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A Win-Win Negotiation Process Report

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Updated: Jun 19th, 2020

Introduction

Negotiation is a wholesome skill that all managers must seek to nurture for a sustained business relationship. Negotiation, according to Winning negotiations that preserve relationships (2004, p. 5), is a vital management quality that ensures managers master good communication skills and critical thinking abilities to enable them to persuade and use the power within their capacity to negotiate effectively while going about their businesses.

Effective negotiation skills are instrumental in resolving circumstances under which individual treasures conflict with the treasures of another person. Win-Win negotiation skill is necessary for helping managers understand a situation and seek a solution acceptable to both factions (Sanibel 2014). In essence, a win-win negotiation strategy ensures that both the parties reach out to one another, find some compromise, and feel in the end that they have each won in their own separate ways. Management enlists various styles of negotiation, and this normally depends on the prevailing circumstances under which negotiation is necessary.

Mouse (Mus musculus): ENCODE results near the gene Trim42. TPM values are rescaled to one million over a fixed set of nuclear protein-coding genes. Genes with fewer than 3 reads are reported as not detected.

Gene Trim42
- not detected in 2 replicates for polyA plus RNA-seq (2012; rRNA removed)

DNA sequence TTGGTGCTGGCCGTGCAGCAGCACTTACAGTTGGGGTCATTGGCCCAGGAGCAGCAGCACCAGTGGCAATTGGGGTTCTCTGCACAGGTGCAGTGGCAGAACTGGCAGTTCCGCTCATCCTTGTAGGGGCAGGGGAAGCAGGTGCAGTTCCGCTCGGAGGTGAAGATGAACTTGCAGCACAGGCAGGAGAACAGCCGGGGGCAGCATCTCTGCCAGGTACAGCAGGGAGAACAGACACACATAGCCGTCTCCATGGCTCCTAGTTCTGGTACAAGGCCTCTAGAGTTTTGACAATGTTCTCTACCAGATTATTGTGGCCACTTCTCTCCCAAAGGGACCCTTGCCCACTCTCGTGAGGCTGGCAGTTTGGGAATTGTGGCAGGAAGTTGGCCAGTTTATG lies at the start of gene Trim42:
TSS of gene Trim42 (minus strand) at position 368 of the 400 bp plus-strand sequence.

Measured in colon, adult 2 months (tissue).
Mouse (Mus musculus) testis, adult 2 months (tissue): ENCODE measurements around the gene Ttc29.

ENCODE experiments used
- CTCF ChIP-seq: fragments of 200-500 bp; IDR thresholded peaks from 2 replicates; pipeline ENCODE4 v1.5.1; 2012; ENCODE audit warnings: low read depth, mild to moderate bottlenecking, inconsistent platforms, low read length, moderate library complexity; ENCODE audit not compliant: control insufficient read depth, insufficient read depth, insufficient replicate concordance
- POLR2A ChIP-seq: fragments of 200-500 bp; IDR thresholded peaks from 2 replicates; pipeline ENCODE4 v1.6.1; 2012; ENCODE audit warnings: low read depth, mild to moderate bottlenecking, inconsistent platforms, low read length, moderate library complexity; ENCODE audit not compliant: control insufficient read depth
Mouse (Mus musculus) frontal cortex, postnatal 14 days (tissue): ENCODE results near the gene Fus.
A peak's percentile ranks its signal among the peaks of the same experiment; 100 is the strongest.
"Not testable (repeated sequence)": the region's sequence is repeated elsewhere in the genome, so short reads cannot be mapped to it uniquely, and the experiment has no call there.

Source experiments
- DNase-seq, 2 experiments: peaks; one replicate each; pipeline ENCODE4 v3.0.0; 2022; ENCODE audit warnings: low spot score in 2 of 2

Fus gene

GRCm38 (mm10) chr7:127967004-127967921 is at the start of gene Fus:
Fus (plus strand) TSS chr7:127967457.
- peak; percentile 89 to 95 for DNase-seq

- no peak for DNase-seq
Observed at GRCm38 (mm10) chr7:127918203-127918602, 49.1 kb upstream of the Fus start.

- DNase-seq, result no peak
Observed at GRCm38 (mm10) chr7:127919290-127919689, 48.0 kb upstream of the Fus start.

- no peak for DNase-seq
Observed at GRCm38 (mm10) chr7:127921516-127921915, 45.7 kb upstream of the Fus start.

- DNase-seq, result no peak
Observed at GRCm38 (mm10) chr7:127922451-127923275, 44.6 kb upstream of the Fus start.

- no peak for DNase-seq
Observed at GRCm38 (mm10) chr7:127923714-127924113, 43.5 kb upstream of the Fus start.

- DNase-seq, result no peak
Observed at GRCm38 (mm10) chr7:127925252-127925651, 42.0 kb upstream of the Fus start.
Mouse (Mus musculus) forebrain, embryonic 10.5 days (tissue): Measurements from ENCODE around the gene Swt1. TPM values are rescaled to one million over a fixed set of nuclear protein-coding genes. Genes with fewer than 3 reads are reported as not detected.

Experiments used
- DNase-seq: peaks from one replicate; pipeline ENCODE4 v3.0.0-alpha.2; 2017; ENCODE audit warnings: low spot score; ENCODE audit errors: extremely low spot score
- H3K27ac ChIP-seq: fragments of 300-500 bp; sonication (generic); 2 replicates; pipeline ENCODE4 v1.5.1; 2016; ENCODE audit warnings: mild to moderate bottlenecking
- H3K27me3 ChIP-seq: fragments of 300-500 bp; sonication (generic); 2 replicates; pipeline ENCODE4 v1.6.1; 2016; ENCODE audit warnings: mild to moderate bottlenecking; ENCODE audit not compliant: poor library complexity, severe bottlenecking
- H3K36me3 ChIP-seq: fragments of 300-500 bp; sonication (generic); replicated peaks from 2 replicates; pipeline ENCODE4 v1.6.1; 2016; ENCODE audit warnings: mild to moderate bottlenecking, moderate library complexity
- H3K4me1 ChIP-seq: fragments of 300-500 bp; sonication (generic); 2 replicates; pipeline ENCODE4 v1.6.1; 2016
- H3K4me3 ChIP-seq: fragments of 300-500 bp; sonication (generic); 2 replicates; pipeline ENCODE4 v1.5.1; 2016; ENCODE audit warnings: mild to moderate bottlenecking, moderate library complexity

One thing though synonymous with a win-win negotiation is the fact that both the parties in a negotiation have to feel positive about the process and be content once it is over (The international negotiations handbook success through preparation, strategy, and planning 2007, p. 5). Without this acknowledgment, individuals may end up destroying good working relationships, thus slaying the business environment. In essence, contentedness is what makes a win-win negotiation strategy work. This is because it helps in governing the style and scope of the negotiation itself.

As McDevitt (2004, p. 3) notes, displays of emotions might be inappropriate during and after the negotiation process, and history reveals that they dent the rational basis of the process. Worse still, strong emotions may have a manipulative tag attached, thus tilting the process in favor of one party. Be it as it may, emotions can be necessary during this process, given that individuals’ emotional needs have to be taken into consideration (Sanibel 2014). This implies that if emotions are not put into consideration, then the truce reached can be less satisfactory, thus killing the win-win negotiation spirit. In sum, a win-win negotiation process has to enlist the interest of all the parties involved in a sustained business relationship.

The importance of win-win negotiation approaches

Decision-making, strategic planning, and good communication skills are some of the key aspects of a win-win negotiation stratagem. Studies in this field often view a win-win negotiation as a joint communique and a decision-making process. As Sanibel (2014) opines, this process could be demanding as it has to go through all the stages to make it a complete venture. The benefit of a win-win negotiation process is that it easily brings-forth an optimal way out to the parties involved in the entire process.